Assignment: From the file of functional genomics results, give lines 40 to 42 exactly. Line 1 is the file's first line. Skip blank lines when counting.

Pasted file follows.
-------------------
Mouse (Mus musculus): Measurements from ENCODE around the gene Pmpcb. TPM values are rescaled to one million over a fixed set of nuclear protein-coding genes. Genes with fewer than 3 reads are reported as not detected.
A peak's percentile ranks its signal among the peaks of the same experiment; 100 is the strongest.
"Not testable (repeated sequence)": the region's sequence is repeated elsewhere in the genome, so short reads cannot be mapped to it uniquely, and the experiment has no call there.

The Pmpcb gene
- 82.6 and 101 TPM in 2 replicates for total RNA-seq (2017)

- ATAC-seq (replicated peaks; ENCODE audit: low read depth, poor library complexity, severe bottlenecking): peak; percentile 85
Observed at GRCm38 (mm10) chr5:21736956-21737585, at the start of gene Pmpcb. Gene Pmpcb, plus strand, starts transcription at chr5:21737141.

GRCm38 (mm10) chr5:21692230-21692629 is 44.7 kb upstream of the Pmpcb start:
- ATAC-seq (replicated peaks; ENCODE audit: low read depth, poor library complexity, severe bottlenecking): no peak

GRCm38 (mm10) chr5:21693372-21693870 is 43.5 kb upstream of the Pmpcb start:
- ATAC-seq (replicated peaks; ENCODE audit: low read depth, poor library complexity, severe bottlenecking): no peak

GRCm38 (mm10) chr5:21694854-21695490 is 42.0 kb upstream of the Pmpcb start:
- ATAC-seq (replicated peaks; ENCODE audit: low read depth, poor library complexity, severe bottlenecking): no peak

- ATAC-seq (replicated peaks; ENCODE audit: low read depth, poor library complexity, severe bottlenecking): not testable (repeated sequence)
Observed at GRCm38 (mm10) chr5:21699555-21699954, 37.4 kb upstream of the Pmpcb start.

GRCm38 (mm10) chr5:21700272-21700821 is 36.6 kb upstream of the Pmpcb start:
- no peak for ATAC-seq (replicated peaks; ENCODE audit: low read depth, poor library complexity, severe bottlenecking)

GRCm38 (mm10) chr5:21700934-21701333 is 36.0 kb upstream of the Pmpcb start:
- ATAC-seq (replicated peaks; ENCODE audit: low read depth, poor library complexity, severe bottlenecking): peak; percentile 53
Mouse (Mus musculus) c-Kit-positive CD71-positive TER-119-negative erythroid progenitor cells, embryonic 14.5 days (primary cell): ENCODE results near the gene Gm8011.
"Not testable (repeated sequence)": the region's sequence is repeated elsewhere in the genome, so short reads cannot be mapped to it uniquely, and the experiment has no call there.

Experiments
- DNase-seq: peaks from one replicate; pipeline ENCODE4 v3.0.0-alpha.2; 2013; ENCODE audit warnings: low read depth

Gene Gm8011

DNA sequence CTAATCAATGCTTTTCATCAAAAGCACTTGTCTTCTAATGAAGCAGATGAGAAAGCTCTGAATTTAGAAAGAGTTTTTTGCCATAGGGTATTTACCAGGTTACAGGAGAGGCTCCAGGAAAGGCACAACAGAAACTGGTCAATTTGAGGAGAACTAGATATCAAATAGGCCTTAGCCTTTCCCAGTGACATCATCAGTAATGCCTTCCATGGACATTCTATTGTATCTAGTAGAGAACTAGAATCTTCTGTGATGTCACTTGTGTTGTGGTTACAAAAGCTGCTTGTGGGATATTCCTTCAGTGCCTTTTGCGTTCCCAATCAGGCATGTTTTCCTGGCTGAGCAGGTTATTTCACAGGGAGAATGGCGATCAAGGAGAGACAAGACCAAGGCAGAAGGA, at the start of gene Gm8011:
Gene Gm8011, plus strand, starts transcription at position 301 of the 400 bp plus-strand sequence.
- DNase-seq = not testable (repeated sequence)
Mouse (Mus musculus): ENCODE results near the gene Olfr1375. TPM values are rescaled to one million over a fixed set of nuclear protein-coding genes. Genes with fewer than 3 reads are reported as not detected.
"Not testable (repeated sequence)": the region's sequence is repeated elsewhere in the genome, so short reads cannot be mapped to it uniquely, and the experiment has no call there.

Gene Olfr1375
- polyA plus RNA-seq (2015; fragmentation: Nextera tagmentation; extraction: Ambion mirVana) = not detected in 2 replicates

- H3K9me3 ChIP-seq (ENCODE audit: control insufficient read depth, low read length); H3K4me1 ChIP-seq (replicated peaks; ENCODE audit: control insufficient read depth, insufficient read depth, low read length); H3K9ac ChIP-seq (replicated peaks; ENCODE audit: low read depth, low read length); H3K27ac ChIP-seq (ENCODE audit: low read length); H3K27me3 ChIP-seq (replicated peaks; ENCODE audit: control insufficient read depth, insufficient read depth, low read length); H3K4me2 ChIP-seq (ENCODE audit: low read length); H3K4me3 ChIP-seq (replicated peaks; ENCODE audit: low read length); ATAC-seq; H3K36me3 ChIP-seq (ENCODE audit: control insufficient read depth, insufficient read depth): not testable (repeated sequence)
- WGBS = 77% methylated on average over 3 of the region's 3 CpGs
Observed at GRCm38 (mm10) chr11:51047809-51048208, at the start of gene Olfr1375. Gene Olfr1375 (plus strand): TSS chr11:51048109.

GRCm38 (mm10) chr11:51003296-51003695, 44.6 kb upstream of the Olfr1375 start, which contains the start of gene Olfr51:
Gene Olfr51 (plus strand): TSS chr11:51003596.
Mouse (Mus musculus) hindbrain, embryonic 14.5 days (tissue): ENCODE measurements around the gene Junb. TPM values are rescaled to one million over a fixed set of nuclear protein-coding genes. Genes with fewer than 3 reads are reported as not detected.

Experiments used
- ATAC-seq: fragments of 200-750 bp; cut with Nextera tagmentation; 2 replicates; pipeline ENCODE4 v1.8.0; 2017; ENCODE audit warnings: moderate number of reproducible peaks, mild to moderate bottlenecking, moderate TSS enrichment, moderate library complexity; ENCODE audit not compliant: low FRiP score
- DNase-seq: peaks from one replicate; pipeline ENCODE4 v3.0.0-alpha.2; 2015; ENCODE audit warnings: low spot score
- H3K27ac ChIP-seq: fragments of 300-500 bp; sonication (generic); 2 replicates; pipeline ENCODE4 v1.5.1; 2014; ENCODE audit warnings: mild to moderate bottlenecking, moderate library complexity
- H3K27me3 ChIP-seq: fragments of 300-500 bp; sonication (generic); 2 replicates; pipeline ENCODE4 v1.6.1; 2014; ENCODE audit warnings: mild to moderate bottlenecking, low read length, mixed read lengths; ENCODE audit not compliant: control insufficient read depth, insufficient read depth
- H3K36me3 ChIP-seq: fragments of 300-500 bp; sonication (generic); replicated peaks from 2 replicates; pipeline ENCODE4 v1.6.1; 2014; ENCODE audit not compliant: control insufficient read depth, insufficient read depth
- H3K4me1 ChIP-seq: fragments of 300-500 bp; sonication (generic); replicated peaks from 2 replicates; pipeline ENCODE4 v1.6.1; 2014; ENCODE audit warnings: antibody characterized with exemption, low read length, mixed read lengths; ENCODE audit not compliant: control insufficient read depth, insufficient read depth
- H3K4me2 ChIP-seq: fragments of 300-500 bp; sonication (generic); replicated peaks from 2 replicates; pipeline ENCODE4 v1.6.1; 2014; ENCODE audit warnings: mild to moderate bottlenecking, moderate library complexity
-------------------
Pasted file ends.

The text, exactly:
- DNase-seq: peaks from one replicate; pipeline ENCODE4 v3.0.0-alpha.2; 2015; ENCODE audit warnings: low spot score
- H3K27ac ChIP-seq: fragments of 300-500 bp; sonication (generic); 2 replicates; pipeline ENCODE4 v1.5.1; 2014; ENCODE audit warnings: mild to moderate bottlenecking, moderate library complexity
- H3K27me3 ChIP-seq: fragments of 300-500 bp; sonication (generic); 2 replicates; pipeline ENCODE4 v1.6.1; 2014; ENCODE audit warnings: mild to moderate bottlenecking, low read length, mixed read lengths; ENCODE audit not compliant: control insufficient read depth, insufficient read depth